On Larry Ellison’s island Lanai, a surprise tourist activity: Hunting
– Story by Christine Hitt, as seen in SFGate –
In the early hours of the morning, camouflaged hunters congregate in the lobby of a Four Seasons Resort on the island of Lanai. It’s not a sight most people expect to see in Hawaii, especially at tech mogul Larry Ellison’s wildly expensive resort, but it’s actually not that unusual.
The group is waiting for their hunting guide to pick them up in a truck. Over the next day or two, they will stalk one of two of the island’s nonnative animals: axis deer or mouflon sheep.
“It’s a huge sport here in Hawaii in general, which most people don’t know, specifically on Lanai for sure,” Jonathan Dubin, managing partner for Lanai hunting outfitter Pineapple Brothers, told SFGATE. For the past five years, Pineapple Brothers has operated guided hunts, in partnership with High Adventure Company, on the private land owned by Ellison. Its clientele is mostly from the continental U.S., but it gets roughly 25% of its bookings from Hawaii residents.
Dubin said Hawaii offers a unique hunting experience when compared with other locations in the U.S. On Lanai, people can hunt all year on private land in a tropical paradise. It’s appealing, too, because the hunting trip can be turned into a family vacation. The hunts start first thing in the morning and right before dark, which leaves the afternoon open to spend time with family.
“This is an easy trip to convince a non-hunting spouse to tag along to,” Drew Burrell, director of operations for High Adventure Company, told SFGATE. “If I tell her I’m going to Hawaii to shoot an axis [deer] and we’re going to stay at the Four Seasons, I don’t know many people that are going to say, ‘Oh no, please, I don’t want to go.’”
Though hunting has become a tourist draw, it’s also popular among locals. On Lanai, the state leases 30,000 acres from Ellison’s land manager, Pulama Lanai, for public hunts.
All of the hunts help spur the Lanai economy, but they have a bigger purpose with environmental conservation efforts. “One of the main reasons we do this is to manage the resources of the animal populations, keeping in line with the ecosystem that it can sustain,” Shane De Mattos, wildlife biologist for the state of Hawaii, told SFGATE. He manages the public hunting program for the district of Maui, which includes Maui, Molokai, and Lanai.
According to De Mattos, 95% of hunters using public land are Hawaii residents, many coming from Oahu, and they are chosen through a lottery system.
There are no predators
On Lanai, it’s not unheard of to have to stop in the road as an entire herd crosses. It’s estimated there are between 25,000 and 30,000 axis deer spread across Lanai’s roughly 90,000 acres, where there are no predators.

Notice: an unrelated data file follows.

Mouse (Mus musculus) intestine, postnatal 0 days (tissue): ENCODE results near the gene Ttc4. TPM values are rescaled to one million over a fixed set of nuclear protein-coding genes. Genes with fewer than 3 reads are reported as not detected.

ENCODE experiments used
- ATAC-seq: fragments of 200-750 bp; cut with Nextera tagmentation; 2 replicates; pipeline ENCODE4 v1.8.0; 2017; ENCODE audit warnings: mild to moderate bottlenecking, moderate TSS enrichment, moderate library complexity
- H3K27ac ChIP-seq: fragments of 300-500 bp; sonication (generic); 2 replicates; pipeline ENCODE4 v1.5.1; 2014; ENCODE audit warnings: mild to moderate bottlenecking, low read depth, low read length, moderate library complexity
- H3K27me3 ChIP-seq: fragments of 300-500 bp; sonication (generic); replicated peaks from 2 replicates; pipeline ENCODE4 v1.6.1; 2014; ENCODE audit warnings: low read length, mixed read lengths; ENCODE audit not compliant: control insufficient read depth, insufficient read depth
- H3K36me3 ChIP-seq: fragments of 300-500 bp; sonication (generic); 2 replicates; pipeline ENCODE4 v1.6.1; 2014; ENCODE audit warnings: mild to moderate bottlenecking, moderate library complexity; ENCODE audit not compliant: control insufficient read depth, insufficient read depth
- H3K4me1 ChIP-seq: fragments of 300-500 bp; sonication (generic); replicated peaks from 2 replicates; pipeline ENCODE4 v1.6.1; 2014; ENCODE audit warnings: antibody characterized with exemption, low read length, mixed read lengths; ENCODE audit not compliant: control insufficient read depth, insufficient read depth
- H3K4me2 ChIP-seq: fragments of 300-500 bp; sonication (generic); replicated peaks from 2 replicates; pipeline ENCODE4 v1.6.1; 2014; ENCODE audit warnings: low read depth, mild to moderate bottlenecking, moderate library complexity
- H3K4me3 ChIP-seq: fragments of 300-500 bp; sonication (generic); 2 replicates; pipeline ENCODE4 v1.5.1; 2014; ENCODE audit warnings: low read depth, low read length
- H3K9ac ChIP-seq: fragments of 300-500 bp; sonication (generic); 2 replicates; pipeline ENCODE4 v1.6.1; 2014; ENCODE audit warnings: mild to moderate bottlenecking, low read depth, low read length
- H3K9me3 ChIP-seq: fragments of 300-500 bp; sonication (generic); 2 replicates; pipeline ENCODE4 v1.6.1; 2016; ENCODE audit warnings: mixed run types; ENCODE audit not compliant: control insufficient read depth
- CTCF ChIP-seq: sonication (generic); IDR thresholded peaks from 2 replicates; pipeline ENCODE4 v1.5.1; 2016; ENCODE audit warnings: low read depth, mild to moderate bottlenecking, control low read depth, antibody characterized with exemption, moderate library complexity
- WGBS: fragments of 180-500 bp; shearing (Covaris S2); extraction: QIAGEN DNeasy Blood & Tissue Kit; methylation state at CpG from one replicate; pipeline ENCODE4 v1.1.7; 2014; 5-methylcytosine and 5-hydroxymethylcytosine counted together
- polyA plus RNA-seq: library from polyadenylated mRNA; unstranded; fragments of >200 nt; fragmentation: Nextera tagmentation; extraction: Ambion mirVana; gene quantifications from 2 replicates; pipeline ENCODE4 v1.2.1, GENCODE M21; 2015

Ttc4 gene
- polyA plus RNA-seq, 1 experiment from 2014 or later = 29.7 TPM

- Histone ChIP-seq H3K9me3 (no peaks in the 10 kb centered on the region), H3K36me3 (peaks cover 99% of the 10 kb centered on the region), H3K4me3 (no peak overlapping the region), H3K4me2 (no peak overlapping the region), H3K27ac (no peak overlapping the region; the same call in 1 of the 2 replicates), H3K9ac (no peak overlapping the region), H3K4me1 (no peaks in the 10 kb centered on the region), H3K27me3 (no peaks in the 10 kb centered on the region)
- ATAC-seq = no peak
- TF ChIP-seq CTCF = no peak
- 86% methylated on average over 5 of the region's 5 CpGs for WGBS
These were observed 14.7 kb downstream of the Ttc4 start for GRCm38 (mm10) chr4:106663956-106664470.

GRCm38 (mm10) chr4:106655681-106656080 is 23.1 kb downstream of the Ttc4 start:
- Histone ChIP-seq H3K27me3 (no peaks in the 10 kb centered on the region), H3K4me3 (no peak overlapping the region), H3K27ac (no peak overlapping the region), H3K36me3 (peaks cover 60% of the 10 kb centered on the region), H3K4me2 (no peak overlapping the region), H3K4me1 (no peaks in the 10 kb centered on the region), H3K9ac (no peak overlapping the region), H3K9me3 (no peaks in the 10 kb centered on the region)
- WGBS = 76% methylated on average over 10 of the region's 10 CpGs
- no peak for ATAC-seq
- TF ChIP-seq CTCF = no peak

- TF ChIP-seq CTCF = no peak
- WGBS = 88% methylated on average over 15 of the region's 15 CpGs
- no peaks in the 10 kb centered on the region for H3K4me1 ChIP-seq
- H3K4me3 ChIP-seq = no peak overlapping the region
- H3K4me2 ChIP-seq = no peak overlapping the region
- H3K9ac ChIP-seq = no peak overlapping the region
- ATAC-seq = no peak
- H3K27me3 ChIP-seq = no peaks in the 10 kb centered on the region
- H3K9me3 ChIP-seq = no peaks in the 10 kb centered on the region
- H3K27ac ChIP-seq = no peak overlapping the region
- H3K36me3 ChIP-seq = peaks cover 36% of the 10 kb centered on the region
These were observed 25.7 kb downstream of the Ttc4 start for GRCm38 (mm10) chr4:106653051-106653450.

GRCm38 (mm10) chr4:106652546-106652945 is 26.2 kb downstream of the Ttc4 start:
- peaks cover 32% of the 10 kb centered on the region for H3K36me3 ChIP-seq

Native to India, the axis deer were introduced to Hawaii in 1867 and released on Lanai in 1920. The European mouflon, a wild sheep, were introduced to Hawaii, including Lanai, in the 1950s. Both mammals have high reproductive rates, so their populations grow rapidly.
Together, they destroy vegetation and native plants, which leads to extreme erosion and rainfall runoff to the ocean. The island’s wahi pana (sacred legendary place) of Keahiakawelo, aka Garden of the Gods, is a good example of this, where grazing animals have stripped it bare. The animals also put drivers at risk of car crashes.
“Back in California, or anywhere else, if you have a deer population, you have coyotes, mountain lions and stuff like that that kind of help keep the numbers in a biological check, so to speak,” Dubin said. “Here, there’s none of that. It’s only hunters that manage and that have the effect to keep the numbers down, so hunting plays a very vital role in the ecology of the island, specifically with the deer.”
Hunting as a tradition
Born and raised on the island of Lanai, Alec Pascua thinks of hunting as part of the island lifestyle. “It’s all about putting food on a table,” he told SFGATE.
Pascua started hunting birds at the age of 8 and has been a professional guide for the past 33 years. He worked under Lanai’s former majority owner Castle & Cooke and now works with Pineapple Brothers after Larry Ellison took ownership.
He learned to hunt from his father, and he is carrying on the tradition with his wife and kids, who hunt together.
Hunting as a tradition is common among Hawaii families. In 2018, the Hawaii Division of Forestry and Wildlife surveyed 1,198 hunters and found that 36% of them said hunting was a family tradition. The vast majority of them, 63%, said the reason they hunted was to “acquire wild game meat” that would last several meals.
“It’s a tradition that’s been passed along from generations. Back in the day, you know, that’s how people survived, and we’re talking, you know, 200 years ago. That’s a tradition ingrained in our society, you know; people use it for subsistence to feed their family, their friends, their community,” De Mattos said.
When the hunts are done, Dubin said none of the meat from the guided hunts is wasted. It’s taken to a local butcher, who preps it into different cuts and freezes it so the guests can take it with them on a plane or send it to their homes at a later time.
“It’s a good experience for out-of-state people for sure. No doubt it’s a positive thing for the island. … The hunters, they rent places to stay, vehicles, [dine at] the eateries. I’d say it’s a good thing for the economy,” Pascua said. “You always could hear both pros and cons, but I think, for the majority, hunting is generally accepted here.”
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